Where is PlateJoy's headquarters?
PlateJoy's headquarters is located at 320 Alabama Street, San Francisco.
What is PlateJoy's latest funding round?
PlateJoy's latest funding round is Loan.
How much did PlateJoy raise?
PlateJoy raised a total of $2.12M.
Who are the investors of PlateJoy?
Investors of PlateJoy include Paycheck Protection Program, Y Combinator, Healthbox, Jared Leto, Sherpa Capital and 11 more.
Who are PlateJoy's competitors?
Competitors of PlateJoy include Deliveroo and 1 more.
Compare PlateJoy to Competitors
Anycart is an online meal discovery and grocery shopping service that partners with the largest national grocery retailers to fulfill and deliver online grocery orders. Anycart does not personally fulfill and deliver orders.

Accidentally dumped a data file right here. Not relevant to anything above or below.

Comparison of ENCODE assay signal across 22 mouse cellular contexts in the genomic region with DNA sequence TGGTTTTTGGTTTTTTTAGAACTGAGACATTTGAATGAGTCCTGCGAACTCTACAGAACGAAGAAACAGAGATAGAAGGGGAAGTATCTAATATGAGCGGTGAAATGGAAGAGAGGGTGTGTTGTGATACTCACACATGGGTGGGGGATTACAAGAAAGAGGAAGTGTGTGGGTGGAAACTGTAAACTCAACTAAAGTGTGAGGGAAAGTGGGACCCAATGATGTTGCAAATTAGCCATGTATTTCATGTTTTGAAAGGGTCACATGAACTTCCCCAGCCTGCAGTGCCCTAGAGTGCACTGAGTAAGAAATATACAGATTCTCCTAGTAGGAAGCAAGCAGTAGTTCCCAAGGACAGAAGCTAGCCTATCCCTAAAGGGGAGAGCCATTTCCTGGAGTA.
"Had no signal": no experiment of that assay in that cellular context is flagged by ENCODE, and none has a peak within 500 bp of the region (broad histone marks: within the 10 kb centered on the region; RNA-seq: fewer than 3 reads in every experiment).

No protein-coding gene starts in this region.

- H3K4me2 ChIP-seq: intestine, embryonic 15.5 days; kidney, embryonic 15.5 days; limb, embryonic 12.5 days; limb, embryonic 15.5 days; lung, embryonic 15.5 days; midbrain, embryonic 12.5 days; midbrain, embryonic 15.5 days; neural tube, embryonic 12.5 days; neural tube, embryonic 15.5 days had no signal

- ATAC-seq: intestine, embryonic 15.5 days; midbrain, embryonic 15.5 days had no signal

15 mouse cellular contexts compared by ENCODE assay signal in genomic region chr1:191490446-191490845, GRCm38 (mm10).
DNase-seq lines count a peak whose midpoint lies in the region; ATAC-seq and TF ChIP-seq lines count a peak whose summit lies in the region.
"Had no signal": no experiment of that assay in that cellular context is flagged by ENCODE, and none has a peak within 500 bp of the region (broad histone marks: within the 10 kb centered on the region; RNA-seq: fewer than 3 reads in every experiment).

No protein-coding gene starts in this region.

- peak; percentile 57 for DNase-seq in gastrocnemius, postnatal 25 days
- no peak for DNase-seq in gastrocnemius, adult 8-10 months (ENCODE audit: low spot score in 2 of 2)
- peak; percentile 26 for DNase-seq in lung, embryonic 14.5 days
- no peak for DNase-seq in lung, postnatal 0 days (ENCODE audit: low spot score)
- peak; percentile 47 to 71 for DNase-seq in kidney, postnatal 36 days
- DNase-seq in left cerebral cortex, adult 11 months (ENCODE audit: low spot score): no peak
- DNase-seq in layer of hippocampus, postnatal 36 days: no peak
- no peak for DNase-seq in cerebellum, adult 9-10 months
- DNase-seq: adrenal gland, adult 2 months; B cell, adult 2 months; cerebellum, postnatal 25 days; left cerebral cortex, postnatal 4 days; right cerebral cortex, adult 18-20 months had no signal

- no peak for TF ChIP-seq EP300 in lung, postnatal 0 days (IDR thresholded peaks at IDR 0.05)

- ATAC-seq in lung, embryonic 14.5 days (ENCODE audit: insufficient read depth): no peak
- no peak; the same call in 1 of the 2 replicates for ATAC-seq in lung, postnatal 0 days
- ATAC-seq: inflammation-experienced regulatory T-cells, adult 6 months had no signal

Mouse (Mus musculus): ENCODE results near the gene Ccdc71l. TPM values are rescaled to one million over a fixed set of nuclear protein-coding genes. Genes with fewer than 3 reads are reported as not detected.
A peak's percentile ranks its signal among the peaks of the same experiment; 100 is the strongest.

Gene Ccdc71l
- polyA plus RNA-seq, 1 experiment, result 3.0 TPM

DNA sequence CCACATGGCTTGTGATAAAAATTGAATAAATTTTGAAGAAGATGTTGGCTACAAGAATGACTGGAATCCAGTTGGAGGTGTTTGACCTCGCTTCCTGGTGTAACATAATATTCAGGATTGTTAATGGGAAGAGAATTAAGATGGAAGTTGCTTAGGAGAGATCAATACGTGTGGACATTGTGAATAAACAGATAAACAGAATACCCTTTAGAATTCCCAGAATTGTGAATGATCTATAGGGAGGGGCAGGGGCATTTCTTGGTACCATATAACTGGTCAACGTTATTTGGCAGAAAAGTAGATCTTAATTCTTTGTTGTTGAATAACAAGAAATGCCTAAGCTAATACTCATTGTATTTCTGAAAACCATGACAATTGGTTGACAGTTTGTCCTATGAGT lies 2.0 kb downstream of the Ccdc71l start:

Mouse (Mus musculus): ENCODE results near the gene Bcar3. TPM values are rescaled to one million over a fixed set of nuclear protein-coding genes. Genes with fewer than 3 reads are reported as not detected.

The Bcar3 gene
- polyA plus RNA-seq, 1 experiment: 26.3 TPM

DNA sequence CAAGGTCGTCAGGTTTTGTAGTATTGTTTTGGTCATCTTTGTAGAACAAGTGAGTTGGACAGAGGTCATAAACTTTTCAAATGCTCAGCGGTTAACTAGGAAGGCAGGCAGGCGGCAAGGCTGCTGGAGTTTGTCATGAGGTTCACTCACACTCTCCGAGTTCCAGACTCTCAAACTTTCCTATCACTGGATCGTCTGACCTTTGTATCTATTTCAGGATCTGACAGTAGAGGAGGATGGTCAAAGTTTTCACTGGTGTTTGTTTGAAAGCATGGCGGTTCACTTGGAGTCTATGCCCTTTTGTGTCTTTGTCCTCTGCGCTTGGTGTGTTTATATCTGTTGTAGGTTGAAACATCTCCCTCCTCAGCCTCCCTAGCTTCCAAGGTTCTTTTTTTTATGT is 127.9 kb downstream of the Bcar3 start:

Gousto delivers organic, local produce in exact portion sizes for specific recipes, which aims to eliminate any waste and encourages healthier, delicious, and convenient home-cooked dining.
We deliver all the ingredients you need to cook recipes designed by top chefs. Cook with the chefs with our step-by-step videos. 1. Discover top Chefs recipes We feature Iron Chefs and Michelin star chef... 2. We deliver all the ingredients We handpick the freshest products from the chefs suppliers and deliver all the pre-measured ingredients you need. Even salt. 3. Cook & learn from the Chefs The chefs wait for you with our “Step-by-Step” videos.
J&T Express is an express delivery company based in Indonesia.
Gather is a food delivery startup. The company will deliver ingredients and recipes directly to the users door on a weekly basis.
Yumble is a subscription-based meal kit service offering pre-prepared meals for kids.